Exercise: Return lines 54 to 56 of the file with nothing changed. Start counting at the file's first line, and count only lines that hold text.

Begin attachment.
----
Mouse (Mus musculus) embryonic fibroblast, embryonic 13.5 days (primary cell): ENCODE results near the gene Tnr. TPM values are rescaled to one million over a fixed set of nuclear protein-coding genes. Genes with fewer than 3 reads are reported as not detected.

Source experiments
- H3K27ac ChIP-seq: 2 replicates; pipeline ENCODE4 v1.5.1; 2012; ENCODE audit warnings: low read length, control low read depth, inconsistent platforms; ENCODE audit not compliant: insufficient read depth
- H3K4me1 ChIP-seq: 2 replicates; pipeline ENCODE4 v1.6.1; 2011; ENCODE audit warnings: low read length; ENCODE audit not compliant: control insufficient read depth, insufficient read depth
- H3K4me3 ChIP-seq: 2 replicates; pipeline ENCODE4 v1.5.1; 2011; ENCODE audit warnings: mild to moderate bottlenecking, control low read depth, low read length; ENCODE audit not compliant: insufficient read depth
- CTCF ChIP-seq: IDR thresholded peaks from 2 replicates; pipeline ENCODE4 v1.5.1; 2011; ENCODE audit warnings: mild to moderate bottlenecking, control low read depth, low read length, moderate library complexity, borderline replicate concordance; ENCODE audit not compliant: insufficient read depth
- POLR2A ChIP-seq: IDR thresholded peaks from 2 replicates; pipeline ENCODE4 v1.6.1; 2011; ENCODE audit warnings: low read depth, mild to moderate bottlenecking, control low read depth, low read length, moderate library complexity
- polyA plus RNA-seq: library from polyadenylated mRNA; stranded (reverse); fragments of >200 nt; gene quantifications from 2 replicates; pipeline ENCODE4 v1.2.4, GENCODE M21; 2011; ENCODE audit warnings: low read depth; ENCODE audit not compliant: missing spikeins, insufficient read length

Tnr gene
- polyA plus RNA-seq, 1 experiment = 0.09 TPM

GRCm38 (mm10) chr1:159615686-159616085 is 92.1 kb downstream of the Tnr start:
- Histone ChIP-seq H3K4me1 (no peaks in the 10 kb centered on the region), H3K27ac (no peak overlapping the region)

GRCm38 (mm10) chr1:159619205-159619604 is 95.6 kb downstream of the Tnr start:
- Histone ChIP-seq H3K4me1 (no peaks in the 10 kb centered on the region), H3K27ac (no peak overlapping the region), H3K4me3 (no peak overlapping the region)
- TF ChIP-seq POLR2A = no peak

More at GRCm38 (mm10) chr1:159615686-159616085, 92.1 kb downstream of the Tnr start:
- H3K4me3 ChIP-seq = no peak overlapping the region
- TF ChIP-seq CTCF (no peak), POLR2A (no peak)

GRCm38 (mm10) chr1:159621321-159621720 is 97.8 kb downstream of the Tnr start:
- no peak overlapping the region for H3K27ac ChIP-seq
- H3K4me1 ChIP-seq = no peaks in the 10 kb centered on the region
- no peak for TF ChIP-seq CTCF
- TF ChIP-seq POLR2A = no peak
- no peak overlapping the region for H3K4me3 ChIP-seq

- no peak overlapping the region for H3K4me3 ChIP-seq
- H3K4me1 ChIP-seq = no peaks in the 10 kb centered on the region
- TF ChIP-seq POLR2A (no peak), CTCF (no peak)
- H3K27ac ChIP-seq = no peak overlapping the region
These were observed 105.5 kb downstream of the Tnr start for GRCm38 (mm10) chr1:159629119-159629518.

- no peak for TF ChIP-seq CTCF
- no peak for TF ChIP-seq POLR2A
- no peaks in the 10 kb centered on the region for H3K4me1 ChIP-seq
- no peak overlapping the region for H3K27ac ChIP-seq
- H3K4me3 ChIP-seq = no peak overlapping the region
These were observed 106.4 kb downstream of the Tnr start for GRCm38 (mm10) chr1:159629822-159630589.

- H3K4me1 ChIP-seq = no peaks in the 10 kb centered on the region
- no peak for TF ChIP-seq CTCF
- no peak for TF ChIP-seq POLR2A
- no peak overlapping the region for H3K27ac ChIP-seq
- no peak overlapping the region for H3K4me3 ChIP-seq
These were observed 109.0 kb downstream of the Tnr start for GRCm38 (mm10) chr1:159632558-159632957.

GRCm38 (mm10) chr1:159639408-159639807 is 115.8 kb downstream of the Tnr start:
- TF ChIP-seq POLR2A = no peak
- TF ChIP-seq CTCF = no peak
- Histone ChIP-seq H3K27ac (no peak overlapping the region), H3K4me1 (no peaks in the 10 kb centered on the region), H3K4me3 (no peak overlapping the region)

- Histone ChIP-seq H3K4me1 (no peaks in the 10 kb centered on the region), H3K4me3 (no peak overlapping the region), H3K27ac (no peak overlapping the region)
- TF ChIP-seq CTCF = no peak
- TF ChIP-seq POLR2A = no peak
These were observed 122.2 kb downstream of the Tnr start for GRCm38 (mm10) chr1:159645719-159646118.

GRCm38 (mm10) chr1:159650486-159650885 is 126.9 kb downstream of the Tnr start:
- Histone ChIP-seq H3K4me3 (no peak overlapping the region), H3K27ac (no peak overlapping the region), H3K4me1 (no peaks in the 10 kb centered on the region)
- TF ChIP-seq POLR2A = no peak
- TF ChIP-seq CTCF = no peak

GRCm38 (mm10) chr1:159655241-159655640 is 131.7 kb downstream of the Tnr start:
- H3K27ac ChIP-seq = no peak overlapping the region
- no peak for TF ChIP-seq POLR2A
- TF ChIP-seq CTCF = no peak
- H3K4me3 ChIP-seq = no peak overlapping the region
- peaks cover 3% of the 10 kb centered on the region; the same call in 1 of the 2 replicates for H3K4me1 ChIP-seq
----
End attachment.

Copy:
GRCm38 (mm10) chr1:159655241-159655640 is 131.7 kb downstream of the Tnr start:
- H3K27ac ChIP-seq = no peak overlapping the region
- no peak for TF ChIP-seq POLR2A